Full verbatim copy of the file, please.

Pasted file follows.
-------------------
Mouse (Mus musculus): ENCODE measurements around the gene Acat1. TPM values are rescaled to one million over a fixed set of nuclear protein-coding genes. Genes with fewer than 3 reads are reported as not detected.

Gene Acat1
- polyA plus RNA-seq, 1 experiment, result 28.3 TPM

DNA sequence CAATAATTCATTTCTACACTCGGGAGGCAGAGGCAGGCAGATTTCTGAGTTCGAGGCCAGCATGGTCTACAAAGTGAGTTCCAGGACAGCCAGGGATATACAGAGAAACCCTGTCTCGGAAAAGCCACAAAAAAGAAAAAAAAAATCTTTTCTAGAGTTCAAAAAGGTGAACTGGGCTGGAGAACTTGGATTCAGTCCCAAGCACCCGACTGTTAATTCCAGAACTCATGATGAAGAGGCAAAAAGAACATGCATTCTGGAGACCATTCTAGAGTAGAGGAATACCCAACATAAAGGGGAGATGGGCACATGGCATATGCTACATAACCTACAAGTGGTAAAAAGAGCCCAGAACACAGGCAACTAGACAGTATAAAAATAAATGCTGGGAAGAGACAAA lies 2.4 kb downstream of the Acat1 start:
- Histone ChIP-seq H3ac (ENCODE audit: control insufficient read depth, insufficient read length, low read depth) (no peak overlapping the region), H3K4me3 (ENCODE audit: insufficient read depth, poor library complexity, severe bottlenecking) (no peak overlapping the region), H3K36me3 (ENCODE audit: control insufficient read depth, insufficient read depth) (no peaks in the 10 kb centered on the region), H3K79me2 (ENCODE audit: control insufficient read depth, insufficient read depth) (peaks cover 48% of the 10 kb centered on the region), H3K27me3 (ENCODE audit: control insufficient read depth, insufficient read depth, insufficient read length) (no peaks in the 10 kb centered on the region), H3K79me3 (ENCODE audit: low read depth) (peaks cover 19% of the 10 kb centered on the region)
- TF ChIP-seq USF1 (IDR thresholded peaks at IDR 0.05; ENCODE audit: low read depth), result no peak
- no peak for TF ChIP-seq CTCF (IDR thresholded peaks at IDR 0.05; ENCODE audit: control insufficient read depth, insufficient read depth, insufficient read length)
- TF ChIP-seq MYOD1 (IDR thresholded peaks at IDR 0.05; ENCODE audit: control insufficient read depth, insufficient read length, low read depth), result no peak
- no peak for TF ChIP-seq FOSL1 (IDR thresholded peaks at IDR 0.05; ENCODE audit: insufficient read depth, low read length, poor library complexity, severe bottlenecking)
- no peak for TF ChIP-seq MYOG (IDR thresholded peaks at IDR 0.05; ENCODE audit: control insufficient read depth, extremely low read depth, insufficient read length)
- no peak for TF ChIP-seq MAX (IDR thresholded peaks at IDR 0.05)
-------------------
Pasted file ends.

Mouse (Mus musculus): ENCODE measurements around the gene Acat1. TPM values are rescaled to one million over a fixed set of nuclear protein-coding genes. Genes with fewer than 3 reads are reported as not detected.

Gene Acat1
- polyA plus RNA-seq, 1 experiment, result 28.3 TPM

DNA sequence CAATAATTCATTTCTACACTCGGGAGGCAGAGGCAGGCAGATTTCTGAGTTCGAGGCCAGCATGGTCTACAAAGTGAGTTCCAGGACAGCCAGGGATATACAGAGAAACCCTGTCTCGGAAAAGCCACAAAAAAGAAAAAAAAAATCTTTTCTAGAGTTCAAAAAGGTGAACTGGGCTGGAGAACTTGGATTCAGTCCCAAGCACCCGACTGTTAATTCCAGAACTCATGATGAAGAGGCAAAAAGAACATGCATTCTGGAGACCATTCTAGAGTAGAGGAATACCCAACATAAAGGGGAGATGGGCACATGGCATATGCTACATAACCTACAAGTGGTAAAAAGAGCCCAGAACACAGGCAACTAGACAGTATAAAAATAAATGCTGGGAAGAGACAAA lies 2.4 kb downstream of the Acat1 start:
- Histone ChIP-seq H3ac (ENCODE audit: control insufficient read depth, insufficient read length, low read depth) (no peak overlapping the region), H3K4me3 (ENCODE audit: insufficient read depth, poor library complexity, severe bottlenecking) (no peak overlapping the region), H3K36me3 (ENCODE audit: control insufficient read depth, insufficient read depth) (no peaks in the 10 kb centered on the region), H3K79me2 (ENCODE audit: control insufficient read depth, insufficient read depth) (peaks cover 48% of the 10 kb centered on the region), H3K27me3 (ENCODE audit: control insufficient read depth, insufficient read depth, insufficient read length) (no peaks in the 10 kb centered on the region), H3K79me3 (ENCODE audit: low read depth) (peaks cover 19% of the 10 kb centered on the region)
- TF ChIP-seq USF1 (IDR thresholded peaks at IDR 0.05; ENCODE audit: low read depth), result no peak
- no peak for TF ChIP-seq CTCF (IDR thresholded peaks at IDR 0.05; ENCODE audit: control insufficient read depth, insufficient read depth, insufficient read length)
- TF ChIP-seq MYOD1 (IDR thresholded peaks at IDR 0.05; ENCODE audit: control insufficient read depth, insufficient read length, low read depth), result no peak
- no peak for TF ChIP-seq FOSL1 (IDR thresholded peaks at IDR 0.05; ENCODE audit: insufficient read depth, low read length, poor library complexity, severe bottlenecking)
- no peak for TF ChIP-seq MYOG (IDR thresholded peaks at IDR 0.05; ENCODE audit: control insufficient read depth, extremely low read depth, insufficient read length)
- no peak for TF ChIP-seq MAX (IDR thresholded peaks at IDR 0.05)